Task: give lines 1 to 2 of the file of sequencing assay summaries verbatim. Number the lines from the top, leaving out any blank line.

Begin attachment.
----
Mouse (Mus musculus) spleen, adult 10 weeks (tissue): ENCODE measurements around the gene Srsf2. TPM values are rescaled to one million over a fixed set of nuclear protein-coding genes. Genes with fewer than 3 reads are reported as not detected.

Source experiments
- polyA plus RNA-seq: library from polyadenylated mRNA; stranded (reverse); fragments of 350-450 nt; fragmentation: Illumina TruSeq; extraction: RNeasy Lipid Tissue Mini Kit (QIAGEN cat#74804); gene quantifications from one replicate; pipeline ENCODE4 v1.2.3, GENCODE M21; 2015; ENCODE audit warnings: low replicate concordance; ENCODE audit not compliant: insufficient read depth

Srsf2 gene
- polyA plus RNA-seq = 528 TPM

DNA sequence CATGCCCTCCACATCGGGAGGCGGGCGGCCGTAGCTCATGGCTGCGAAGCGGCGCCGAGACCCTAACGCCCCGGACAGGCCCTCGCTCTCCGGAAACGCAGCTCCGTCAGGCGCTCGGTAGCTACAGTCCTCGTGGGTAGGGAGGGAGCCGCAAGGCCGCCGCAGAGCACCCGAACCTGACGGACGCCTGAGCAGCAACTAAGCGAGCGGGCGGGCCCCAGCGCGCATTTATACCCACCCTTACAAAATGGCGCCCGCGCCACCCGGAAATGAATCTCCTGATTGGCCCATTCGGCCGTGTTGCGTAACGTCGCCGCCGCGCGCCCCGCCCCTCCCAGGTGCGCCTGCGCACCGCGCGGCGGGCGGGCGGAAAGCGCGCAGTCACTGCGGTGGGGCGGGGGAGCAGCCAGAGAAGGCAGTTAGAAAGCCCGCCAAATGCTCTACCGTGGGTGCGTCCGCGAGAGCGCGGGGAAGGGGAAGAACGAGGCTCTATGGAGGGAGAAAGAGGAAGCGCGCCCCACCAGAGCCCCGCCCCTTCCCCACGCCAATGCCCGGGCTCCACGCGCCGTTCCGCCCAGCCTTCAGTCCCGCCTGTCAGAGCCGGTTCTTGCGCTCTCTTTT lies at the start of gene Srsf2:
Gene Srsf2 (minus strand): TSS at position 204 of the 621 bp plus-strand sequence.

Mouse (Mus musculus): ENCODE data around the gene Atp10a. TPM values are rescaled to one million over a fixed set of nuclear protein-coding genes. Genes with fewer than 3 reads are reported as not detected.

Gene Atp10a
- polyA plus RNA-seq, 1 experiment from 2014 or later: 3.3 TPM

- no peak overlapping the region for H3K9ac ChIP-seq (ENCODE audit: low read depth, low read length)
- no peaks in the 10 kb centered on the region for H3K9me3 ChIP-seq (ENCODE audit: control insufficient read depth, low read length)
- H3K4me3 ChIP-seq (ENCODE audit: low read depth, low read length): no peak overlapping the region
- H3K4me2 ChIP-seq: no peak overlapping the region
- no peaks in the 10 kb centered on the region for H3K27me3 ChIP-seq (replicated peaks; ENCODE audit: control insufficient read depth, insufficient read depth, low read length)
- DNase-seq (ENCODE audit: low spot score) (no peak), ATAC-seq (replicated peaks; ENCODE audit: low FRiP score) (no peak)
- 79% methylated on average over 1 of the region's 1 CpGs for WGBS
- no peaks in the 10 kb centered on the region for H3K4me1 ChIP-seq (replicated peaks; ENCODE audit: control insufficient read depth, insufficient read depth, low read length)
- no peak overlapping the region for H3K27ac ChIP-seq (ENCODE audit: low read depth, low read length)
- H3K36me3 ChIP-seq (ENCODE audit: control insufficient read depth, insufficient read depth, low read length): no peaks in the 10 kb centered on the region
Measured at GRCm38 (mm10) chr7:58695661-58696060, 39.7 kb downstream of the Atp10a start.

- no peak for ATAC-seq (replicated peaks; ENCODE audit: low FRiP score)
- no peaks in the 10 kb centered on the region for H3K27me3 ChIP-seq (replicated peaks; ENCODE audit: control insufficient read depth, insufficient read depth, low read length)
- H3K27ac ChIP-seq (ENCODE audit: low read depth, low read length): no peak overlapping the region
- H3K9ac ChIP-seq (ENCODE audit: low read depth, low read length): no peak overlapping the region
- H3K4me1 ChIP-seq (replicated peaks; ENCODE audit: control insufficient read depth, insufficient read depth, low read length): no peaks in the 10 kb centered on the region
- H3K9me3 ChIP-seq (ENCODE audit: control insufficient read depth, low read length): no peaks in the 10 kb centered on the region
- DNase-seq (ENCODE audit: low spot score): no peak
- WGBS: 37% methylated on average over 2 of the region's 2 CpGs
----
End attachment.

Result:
Mouse (Mus musculus) spleen, adult 10 weeks (tissue): ENCODE measurements around the gene Srsf2. TPM values are rescaled to one million over a fixed set of nuclear protein-coding genes. Genes with fewer than 3 reads are reported as not detected.

Source experiments